Conservative French presidential candidate François Fillon angrily dismissed a fresh report yesterday (Tues) alleging that he put his British wife on the public payroll in 1982, four years earlier than he claimed.
"I won't say another word about these things," the centre-Right contender said, slamming "successive revelations, carefully disseminated by state services".
The revelation came as polls see Mr Fillon challenged for his current third place by Communist revolutionary rival Jean-Luc Mélenchon, with one survey putting Mr Mélenchon ahead of him as French voters prepare to cast their first ballots in the two-stage presidential race on April 23.
But the polls also suggest that he and Mr Mélenchon - both on 18-19 per cent - are only four to six percentage points behind the current frontrunners - Emmanuel Macron, the independent centrist, and Marine Le Pen, the far-Right Front National leader.
"It's too close to call," Vincent Chriqui, Mr Fillon's campaign director, told the Telegraph and other English-speaking reporters on Tuesday, insisting that the record numbers of undecided voters - around 40 per cent - meant everything was still to play for.
Once the race's frontrunner, Mr Fillon was charged with abuse of public funds last month. Denying wrongdoing, he has blamed the outgoing Socialist government for the scandal and called for an inquiry into dirty tricks.
The 63-year-old is accused of giving fake jobs to his Welsh-born wife Penelope that earned her €680,000 euros (£580,000) in salary payments between 1986 and 2013. She too is under formal investigation for concealed misuse of public funds.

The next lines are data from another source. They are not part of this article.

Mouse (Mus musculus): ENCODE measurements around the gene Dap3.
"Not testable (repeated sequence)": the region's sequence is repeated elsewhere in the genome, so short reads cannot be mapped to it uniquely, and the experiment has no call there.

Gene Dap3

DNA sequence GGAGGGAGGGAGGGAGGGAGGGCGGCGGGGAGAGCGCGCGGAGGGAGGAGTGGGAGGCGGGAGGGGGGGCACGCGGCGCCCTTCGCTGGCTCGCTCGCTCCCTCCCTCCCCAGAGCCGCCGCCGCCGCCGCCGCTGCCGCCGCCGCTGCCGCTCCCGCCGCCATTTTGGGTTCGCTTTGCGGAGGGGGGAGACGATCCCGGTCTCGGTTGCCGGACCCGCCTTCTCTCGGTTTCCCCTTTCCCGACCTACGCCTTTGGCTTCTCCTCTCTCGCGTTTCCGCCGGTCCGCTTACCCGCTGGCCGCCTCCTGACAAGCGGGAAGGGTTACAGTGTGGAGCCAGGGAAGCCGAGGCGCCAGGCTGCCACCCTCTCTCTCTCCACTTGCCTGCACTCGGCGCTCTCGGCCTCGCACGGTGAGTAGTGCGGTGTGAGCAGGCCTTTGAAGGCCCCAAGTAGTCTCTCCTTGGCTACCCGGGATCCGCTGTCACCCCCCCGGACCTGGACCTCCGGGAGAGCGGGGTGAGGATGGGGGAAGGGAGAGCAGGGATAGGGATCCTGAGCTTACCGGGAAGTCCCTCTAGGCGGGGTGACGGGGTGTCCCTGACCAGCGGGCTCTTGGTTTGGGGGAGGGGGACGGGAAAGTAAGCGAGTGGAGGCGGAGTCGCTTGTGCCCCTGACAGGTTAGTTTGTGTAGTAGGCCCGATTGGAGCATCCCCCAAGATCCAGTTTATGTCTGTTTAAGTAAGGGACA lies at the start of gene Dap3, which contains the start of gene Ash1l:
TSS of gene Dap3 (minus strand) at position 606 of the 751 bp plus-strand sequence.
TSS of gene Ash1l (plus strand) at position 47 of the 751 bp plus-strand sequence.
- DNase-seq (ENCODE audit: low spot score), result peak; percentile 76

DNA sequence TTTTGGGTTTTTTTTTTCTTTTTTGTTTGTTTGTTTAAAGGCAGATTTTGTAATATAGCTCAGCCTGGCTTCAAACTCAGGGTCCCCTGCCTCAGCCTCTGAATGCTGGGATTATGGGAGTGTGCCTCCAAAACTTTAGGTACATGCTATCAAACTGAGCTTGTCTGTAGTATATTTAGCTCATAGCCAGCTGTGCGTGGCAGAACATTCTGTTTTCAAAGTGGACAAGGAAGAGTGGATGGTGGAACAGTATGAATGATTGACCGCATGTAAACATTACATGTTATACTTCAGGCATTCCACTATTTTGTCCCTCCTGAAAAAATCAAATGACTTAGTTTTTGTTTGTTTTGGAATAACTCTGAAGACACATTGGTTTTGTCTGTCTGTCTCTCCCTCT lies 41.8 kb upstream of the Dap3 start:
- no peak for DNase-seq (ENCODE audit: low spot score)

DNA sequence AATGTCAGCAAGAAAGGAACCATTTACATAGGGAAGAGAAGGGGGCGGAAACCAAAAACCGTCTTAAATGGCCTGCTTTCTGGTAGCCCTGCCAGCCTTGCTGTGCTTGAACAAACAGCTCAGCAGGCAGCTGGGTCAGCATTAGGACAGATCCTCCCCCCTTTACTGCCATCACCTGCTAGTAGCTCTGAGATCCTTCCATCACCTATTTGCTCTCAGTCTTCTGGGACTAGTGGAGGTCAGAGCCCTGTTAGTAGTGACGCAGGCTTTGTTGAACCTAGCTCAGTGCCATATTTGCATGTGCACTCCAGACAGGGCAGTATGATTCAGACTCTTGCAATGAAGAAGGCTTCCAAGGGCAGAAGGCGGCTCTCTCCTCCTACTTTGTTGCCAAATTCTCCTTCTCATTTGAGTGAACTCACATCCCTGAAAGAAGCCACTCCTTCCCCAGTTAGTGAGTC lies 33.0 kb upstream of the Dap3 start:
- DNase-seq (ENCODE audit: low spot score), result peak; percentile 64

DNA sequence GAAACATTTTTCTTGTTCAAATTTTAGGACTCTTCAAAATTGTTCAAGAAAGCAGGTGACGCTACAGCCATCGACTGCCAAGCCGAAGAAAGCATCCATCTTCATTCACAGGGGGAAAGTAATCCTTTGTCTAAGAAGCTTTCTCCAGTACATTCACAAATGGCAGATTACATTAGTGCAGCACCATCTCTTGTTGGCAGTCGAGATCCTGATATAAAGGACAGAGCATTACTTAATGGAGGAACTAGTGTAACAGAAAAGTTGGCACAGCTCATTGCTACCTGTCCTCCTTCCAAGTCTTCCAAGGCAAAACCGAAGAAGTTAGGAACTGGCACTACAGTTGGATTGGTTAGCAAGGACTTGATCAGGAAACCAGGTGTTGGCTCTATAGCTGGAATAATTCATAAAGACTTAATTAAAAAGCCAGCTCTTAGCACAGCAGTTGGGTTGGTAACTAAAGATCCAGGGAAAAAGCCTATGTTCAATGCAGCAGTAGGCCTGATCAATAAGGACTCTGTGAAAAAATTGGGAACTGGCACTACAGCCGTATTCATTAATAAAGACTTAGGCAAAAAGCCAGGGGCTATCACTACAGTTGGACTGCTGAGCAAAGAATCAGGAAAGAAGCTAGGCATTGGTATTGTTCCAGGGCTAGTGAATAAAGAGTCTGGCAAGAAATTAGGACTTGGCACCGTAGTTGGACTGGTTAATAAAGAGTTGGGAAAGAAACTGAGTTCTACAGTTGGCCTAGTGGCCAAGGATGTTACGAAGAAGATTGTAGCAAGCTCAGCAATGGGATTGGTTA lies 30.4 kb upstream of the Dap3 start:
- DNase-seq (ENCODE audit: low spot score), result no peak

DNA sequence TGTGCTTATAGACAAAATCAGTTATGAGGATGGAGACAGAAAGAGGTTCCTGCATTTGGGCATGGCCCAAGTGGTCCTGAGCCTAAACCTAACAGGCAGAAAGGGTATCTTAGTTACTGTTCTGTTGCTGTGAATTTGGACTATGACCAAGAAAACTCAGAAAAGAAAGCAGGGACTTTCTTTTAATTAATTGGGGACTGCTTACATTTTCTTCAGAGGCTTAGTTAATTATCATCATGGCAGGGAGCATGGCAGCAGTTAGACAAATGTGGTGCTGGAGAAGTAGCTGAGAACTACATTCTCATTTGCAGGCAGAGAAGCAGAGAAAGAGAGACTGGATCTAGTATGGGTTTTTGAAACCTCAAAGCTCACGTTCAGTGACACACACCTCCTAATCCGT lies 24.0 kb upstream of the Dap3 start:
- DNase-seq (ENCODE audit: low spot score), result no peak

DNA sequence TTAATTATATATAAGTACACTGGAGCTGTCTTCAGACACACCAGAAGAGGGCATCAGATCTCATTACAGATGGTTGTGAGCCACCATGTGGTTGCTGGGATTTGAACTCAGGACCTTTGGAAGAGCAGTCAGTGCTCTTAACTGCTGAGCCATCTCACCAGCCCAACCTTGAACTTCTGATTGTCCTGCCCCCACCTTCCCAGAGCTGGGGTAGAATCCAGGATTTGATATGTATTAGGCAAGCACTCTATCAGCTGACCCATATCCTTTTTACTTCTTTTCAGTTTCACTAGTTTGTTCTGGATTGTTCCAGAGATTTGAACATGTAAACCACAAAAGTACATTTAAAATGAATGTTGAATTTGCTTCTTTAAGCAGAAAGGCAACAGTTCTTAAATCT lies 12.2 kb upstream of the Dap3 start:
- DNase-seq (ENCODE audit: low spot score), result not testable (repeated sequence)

But Mediapart, the investigative website, said: "Penelope Fillon in fact benefited from public funds from the first parliamentary mandate of her husband through contracts for studies or projects that he commissioned."
Mr Fillon's lawyer Antonin Levy confirmed that investigators seized "contracts for studies" during a raid of the candidate's parliamentary offices in late January but said they were of "no interest" to the probe which he said reaches back only to 1997.
"The real question is why the financial prosecutor, who has known of these documents for weeks, has not spoken of them and why this information is coming out two weeks before the first round" of the vote, he said.
Other sleaze accusations have piled up since the scandal first broke in January.
The Republicans candidate has acknowledged receiving tens of thousands of euros in tax-free loans, including one from his daughter, and receiving gifts of watches from businessmen worth €27,000 euros and bespoke suits costing €13,000.
The conservative ex-prime minister, whose pledge to cut red tape and slash half a million jobs from France's state sector has seen him dubbed "Thatcherite", is calling on the French to vote for the most experienced candidate at a time of economic uncertainty and foreign policy crises.
"I'm not asking you to like me, I'm asking you to support me because it's in the interests of France," he told supporters at a major rally in Paris on Sunday.